The History of Leith

May 26, 2004

The Robert Burns Monument

At the age of twenty seven in 1786 the already acclaimed poet Robert Burns made the two day trek from his native Ayrshire on a borrowed pony to Edinburgh and entered the city by the West Port and shared a room with a friend in the Lawnmarket.

The main purposed of the visit was that Burns wanted to discuss with William Creech the bookseller and publisher the publication of a new edition of his poems. How apart from business he was patron of John Davies Tavern in Liberton Wynd drinking the ale brewed by Archibald Younger of Leith. He sailed in one of the mechanically powered pleasure craft designed by artist and engineer Alexander Nasmyth in conjunction with Patrick Melly the engineer.Burns strolled along the East Pier which by the 18th century had become a fashionable promenade for the leisured classes. All the wits and literati of society are said to have paraded there-Burns, Scott, Carlyle among them.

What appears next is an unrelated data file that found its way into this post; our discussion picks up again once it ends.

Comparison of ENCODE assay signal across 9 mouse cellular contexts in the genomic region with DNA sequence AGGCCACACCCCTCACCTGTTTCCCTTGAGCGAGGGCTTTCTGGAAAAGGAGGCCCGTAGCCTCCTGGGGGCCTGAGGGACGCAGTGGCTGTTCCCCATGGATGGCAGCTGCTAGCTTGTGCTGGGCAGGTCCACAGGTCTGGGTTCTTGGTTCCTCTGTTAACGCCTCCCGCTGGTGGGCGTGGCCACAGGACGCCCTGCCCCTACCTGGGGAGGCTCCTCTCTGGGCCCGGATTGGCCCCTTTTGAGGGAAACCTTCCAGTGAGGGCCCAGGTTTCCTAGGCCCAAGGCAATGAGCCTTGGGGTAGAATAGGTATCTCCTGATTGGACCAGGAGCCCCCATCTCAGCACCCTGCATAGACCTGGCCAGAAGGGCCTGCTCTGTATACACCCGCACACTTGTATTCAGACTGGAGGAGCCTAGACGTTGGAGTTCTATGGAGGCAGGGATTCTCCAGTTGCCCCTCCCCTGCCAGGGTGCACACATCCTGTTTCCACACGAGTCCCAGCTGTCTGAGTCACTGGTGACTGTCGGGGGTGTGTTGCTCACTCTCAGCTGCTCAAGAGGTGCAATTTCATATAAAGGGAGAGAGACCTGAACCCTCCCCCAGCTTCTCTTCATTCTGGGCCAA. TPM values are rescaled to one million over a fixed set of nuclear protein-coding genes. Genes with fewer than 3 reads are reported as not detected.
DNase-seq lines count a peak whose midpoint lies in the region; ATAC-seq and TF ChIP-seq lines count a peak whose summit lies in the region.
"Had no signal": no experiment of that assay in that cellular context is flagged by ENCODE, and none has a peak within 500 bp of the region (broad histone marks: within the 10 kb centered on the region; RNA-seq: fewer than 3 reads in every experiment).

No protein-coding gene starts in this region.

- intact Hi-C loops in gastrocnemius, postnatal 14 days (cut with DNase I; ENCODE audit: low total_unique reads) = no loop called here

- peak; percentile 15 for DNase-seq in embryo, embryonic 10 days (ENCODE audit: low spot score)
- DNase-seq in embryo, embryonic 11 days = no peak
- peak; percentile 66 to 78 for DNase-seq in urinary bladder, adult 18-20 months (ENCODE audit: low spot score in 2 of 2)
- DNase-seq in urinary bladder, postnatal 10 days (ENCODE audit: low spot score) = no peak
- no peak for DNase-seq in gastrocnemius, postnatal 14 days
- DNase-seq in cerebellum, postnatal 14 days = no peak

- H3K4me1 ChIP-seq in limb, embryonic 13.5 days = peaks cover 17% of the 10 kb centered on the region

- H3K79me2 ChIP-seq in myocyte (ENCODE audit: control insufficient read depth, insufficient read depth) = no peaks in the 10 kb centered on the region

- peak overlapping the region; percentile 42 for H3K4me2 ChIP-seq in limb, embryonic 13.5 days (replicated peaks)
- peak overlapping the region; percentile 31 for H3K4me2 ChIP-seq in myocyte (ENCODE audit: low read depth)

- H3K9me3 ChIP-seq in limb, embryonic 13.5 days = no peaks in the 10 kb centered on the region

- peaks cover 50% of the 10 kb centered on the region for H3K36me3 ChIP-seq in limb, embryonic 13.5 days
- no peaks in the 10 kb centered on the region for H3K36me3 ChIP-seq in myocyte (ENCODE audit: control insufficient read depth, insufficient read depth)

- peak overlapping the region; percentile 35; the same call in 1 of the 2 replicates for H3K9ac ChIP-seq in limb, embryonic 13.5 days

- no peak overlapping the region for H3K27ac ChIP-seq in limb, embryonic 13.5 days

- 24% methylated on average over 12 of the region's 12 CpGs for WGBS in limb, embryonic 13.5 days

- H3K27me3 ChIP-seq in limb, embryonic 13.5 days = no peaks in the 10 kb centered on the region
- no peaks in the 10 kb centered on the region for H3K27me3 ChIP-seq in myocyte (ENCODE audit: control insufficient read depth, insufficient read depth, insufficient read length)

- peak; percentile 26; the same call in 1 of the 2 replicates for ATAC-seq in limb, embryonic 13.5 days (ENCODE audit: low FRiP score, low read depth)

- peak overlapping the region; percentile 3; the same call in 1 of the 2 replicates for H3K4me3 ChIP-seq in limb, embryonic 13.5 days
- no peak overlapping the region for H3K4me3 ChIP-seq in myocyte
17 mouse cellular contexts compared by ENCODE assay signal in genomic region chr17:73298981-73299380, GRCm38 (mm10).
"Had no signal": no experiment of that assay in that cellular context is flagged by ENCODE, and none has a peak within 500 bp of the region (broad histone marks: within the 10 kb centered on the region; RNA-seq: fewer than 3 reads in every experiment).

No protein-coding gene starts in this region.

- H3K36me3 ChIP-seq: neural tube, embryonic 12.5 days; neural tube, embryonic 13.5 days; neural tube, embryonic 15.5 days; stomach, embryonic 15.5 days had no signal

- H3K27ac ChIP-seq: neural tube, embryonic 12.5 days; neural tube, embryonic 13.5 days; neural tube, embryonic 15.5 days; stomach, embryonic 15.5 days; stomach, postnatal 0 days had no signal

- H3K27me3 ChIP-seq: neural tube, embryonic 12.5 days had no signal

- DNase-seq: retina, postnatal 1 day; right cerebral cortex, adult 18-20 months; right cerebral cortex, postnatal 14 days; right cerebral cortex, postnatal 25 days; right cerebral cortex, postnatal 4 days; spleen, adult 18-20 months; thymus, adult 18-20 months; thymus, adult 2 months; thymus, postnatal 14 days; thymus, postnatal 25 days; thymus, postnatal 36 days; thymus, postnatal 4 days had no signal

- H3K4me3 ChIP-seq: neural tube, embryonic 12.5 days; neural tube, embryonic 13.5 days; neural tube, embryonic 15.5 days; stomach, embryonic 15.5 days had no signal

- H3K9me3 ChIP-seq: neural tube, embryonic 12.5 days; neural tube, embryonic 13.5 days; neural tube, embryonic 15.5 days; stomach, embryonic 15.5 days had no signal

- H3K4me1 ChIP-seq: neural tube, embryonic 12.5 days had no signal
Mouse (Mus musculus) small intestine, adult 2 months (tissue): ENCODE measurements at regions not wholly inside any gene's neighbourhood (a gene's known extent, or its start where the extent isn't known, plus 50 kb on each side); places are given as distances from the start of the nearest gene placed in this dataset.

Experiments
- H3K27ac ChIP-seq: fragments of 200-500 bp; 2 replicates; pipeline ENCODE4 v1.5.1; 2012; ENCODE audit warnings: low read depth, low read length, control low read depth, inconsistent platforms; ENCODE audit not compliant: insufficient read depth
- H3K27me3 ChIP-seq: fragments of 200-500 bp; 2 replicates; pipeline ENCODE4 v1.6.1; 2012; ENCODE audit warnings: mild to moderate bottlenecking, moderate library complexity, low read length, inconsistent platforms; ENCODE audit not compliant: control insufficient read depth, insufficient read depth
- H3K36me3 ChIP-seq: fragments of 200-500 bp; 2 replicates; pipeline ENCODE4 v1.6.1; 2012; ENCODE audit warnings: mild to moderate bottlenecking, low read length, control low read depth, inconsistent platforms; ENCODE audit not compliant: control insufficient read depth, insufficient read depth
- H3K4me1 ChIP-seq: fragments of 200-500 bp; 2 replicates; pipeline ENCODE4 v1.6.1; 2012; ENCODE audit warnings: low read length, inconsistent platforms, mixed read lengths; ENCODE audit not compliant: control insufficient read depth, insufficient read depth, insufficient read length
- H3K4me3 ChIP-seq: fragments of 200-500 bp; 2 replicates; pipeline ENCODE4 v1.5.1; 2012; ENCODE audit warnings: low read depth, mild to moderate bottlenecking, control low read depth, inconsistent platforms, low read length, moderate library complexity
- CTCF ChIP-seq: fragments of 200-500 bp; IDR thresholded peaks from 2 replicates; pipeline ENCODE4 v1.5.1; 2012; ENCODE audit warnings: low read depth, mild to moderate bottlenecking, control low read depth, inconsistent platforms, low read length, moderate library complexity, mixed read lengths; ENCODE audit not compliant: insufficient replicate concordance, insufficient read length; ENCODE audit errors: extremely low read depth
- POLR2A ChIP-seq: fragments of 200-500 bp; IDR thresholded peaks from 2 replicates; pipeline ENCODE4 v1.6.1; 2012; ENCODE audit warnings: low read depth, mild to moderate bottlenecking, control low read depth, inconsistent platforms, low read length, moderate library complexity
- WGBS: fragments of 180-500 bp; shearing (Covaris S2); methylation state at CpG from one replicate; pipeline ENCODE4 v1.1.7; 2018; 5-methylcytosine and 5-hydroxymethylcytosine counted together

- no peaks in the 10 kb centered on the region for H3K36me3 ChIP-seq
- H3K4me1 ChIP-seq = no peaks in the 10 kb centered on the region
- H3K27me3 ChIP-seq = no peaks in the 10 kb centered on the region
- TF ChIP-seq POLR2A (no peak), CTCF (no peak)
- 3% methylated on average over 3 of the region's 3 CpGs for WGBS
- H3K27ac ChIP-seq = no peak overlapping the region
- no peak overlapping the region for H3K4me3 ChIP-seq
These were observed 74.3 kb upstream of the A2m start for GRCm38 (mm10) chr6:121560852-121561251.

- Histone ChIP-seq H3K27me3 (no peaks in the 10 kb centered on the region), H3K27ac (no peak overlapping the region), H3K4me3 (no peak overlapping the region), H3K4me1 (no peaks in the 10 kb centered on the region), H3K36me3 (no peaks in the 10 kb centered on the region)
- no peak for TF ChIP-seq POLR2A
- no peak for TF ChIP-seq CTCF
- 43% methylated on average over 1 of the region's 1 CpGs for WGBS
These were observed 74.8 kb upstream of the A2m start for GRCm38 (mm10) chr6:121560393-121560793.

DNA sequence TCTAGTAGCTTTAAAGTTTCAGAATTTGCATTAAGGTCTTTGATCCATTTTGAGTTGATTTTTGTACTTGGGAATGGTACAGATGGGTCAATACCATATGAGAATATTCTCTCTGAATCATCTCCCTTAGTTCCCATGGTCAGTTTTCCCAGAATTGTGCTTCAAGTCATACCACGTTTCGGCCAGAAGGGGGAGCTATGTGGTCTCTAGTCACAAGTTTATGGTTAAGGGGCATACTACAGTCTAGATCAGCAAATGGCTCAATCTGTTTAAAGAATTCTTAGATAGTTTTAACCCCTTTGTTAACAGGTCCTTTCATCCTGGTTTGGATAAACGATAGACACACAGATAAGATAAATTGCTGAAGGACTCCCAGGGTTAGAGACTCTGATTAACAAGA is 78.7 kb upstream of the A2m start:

To commemorate the life and works of Scotland’s greatest poet and indeed his walks in Leith-The Leith Burn’s Appreciation Society erected this statute a bronze likeness on a red pedestal designed by D.W.Stevenson in 1898. The plinth is embellished with several bronze reliefs on which are inscribed lines of burns’ poetry. The statute can been seen at the foot of Constitution Street and Bernard Street Leith

From “Leith Lives”

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